Jesus Jones – “Right Here, Right Now” – (1991)

This is one of a handful of tracks that were actually the genesis of this list. It’s also one of the best songs on this list. In the U.S., the British band Jesus Jones is known for this and… well that’s about it. A #2 hit on the Hot 100, it was a super smash in the early 90s – but as far as rock songs go, it differed drastically from the very popular rock scene at the time: grunge. Which is why I always forget it came out at that time. It receives more airplay on adult alternative and adult contemporary radio stations than it does on pop music stations (and it did then, if I remember correctly). And in my eyes, all adult contemporary music came out in the 1980s. And it kind of reminds me of “In a Big Country,” which is from 1983. It’s too happy to be from a time that tried its best to be unhappy. Great tune.

Extreme – “More Than Words” – (1991)

This awful hair ballad – I mean, wonderful acoustic rock song… was a #1 hit for Extreme in 1991. This song and Mr. Big’s “To Be With You” are more or less the same song (at least, in my mind). And I always say I don’t like either of them… except when listening to them. I really liked it back in the day, but it just kind of got on my nerves over time and now avoid it at all costs. It just sounds like an 80s hair metal band tried to go soft when the 90s came around – wait, that’s actually what it is. I understand that some people are fanatical about this song, and good for them. To each his own.

Mr. Big – “To Be With You” – (1991)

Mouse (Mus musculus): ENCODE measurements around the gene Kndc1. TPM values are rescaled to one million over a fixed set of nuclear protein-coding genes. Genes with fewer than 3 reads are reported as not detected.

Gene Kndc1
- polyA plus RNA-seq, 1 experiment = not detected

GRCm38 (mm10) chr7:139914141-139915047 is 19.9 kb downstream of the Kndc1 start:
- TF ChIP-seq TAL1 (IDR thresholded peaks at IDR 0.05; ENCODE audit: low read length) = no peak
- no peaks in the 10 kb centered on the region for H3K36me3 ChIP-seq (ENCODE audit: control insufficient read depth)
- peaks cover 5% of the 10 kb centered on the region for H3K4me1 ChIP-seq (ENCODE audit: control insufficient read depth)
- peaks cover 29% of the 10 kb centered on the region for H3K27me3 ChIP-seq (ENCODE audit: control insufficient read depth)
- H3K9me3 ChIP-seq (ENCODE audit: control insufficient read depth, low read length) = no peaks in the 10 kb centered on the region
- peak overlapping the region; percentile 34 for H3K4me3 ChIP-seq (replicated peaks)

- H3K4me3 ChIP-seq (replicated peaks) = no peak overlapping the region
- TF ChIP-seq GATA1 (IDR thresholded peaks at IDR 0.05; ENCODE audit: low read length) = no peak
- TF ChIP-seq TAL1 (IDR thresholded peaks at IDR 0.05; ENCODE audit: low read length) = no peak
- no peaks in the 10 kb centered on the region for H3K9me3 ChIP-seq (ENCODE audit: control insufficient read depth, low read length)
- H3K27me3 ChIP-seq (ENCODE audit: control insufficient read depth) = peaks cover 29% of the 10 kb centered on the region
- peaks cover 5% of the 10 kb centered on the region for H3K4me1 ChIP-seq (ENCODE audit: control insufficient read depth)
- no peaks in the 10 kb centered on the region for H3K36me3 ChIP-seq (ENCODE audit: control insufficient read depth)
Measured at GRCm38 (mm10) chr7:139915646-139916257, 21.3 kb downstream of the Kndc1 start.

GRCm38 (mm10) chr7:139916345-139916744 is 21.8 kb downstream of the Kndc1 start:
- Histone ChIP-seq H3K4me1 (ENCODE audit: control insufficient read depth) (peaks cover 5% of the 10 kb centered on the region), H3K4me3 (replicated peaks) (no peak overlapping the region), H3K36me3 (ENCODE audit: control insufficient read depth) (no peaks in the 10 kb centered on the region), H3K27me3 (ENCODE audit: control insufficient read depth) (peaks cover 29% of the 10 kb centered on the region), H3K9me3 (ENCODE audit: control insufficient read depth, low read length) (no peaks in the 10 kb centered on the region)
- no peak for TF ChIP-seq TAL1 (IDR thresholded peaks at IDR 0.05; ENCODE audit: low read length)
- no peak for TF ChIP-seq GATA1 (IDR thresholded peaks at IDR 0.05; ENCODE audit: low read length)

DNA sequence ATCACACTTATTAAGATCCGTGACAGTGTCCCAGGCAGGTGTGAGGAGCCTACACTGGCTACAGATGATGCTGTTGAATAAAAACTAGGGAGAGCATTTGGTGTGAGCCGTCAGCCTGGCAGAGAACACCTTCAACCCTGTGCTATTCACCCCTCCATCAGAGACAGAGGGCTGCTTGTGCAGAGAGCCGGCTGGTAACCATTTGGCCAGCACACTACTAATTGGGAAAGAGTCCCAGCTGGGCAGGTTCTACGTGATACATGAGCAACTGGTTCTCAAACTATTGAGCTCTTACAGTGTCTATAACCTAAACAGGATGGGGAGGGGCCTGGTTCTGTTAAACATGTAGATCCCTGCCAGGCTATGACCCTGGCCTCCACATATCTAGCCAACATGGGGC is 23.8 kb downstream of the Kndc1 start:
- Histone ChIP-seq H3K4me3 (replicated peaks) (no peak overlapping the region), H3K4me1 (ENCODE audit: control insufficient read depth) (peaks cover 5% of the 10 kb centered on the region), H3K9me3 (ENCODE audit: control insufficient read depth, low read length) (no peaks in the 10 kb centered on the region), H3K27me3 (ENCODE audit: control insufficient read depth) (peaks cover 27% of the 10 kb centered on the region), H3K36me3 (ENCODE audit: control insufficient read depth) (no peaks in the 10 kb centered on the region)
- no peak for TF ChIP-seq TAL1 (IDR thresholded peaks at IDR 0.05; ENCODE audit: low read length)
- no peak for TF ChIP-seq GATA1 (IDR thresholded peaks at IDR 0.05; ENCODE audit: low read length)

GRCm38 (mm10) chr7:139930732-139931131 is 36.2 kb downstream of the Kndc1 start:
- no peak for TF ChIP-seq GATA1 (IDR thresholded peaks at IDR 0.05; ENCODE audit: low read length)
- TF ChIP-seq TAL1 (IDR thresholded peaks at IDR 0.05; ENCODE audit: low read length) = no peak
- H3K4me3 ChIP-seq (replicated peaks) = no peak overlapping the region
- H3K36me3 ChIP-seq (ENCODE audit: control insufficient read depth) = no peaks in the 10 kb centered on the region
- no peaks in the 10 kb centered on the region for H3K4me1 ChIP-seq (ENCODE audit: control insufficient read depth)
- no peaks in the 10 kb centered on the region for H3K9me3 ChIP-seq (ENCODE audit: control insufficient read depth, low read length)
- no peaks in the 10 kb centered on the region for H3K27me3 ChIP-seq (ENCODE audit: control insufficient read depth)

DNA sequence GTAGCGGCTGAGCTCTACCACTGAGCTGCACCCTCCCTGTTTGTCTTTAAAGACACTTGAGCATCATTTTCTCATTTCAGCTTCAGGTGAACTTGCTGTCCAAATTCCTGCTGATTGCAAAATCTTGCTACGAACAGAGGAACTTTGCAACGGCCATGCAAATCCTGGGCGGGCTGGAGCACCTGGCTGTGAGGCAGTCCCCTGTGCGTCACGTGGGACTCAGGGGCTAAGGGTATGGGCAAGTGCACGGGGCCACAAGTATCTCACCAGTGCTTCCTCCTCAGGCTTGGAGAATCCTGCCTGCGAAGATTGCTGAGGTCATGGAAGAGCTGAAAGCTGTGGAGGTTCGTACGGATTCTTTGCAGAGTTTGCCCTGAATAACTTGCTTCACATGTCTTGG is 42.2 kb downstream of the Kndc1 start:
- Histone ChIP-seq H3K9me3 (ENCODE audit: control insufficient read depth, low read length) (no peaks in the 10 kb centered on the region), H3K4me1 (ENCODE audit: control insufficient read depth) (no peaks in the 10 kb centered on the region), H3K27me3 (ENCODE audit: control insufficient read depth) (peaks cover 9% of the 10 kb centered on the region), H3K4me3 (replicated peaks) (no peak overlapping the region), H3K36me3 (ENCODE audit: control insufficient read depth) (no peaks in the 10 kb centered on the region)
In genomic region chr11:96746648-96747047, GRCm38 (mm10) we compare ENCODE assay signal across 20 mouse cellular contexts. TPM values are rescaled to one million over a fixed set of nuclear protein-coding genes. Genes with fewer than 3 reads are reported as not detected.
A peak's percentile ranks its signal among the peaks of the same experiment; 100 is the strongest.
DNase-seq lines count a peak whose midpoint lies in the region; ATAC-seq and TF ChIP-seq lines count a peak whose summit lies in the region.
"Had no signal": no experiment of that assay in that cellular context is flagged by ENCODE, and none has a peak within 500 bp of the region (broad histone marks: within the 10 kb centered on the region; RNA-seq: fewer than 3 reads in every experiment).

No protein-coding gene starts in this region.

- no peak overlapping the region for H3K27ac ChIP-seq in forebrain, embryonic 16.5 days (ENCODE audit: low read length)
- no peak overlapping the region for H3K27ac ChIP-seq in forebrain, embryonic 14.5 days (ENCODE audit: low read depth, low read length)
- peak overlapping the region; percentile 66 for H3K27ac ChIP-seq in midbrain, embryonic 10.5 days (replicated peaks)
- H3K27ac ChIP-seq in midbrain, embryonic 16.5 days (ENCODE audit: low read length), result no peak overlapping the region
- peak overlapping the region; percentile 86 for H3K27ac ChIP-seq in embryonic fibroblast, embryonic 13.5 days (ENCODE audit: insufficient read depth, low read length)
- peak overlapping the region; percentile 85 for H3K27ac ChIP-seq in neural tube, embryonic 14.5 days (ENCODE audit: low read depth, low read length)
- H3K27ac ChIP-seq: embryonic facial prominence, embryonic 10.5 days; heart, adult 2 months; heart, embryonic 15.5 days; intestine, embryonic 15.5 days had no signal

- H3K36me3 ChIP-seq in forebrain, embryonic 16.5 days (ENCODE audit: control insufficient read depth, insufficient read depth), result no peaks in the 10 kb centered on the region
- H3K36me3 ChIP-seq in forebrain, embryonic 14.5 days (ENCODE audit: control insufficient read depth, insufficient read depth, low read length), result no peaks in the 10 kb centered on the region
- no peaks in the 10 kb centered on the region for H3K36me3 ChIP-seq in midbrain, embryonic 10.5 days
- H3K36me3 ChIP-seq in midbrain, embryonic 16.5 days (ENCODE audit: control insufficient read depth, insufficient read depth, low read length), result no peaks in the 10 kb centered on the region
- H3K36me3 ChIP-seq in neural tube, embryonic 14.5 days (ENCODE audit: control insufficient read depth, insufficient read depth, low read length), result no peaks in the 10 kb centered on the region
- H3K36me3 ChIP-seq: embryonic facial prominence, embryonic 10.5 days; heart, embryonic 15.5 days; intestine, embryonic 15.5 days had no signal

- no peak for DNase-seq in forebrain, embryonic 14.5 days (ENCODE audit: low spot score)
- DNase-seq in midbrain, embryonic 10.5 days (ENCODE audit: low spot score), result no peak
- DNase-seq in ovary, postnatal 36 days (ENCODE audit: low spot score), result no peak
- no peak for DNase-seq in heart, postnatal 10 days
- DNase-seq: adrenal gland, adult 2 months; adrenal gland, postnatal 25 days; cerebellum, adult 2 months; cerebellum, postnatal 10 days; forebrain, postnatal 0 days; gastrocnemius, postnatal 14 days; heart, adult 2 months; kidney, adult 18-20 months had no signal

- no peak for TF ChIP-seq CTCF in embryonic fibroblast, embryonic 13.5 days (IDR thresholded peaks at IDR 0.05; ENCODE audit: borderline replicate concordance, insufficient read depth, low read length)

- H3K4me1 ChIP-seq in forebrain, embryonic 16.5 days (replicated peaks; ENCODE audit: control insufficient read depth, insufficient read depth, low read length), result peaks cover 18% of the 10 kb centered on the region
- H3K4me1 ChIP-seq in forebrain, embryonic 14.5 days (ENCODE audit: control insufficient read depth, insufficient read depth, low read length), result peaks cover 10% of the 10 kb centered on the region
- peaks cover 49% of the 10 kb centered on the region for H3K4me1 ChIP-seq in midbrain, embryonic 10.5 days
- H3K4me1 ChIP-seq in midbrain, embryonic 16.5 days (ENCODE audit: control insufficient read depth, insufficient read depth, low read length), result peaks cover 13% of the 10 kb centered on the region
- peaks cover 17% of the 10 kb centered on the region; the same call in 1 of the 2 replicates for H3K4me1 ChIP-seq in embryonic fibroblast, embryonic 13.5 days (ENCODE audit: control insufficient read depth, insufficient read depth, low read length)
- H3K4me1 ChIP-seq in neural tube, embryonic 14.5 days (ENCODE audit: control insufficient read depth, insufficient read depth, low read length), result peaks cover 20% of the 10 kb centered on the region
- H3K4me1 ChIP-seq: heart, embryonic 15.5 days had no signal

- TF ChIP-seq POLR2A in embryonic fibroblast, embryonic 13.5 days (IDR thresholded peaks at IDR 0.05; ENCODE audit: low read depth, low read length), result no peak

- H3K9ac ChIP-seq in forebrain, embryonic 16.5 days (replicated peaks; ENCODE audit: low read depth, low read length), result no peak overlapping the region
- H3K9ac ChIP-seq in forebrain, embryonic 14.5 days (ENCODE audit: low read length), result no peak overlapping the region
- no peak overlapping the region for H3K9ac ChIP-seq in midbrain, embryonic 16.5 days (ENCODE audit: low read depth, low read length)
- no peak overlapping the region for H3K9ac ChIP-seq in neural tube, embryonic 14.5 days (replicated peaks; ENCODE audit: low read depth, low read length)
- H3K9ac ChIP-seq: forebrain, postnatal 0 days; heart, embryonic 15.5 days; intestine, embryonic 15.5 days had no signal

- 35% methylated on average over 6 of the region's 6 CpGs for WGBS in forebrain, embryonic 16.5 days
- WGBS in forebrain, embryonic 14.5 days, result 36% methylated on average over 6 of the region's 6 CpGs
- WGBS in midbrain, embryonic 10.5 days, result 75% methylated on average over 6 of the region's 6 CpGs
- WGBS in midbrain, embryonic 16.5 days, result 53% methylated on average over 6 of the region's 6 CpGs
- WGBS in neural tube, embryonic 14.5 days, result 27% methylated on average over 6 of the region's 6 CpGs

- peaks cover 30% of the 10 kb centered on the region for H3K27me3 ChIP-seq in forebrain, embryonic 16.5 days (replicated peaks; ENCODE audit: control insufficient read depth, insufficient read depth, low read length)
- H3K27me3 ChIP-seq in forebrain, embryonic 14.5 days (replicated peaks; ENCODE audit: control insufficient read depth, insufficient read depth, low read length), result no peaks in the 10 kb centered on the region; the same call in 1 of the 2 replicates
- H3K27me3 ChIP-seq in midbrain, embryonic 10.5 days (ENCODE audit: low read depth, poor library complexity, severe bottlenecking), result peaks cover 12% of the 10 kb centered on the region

People love this song. My liking it very much depends on my mood. Sometimes I loathe it, but as I listen to it right now, it doesn’t seem so bad – maybe because I haven’t heard it in quite a while (yes, I’ve been avoiding it, but sometimes that helps you get back to be able to hear it with fresh ears). This is the song Mr. Big is known for – they were a hard rock band and their most famous song is acoustic. But it was a big hit, reaching #1 in the U.S., Switzerland, Sweden, Norway, New Zealand, the Netherlands, Germany, Canada, Austria and Australia. It’s the hair-band-ness of this song that makes me think it would’ve been big in the 80s – and it would have. Perhaps, most interesting (to me anyway) is the cover art of the album Lean into It. It is a photograph of the 1895 derailment of the Granville-Paris Express that overran the buffer stop and out the side of Gare Montparnasse in Paris, falling a story to street level. There was one fatality (a woman on the street killed by falling pieces of the two-foot thick wall that the train careened through). Unfortunately, Montparnasse does not look as interesting as it does in that picture. Aaand… end tangent.

Depeche Mode – “Enjoy the Silence” – (1990)

We already featured “Policy of Truth” during our Top Rock Songs of the 90s countdown, but it would have just as well fit here. “Enjoy the Silence” was the single released right before “Policy of Truth” and it also has a very 1980s feel. Synthpop was huge during the 80s, and this is a pretty good example of it, yet it was released in 1990. This is one of their best songs and its chart performance reflected it, hitting the top five or top ten in most countries where it was released. The chorus: “All I ever wanted, all I ever needed – is here in my arms. Words are very unnecessary, they can only do harm.”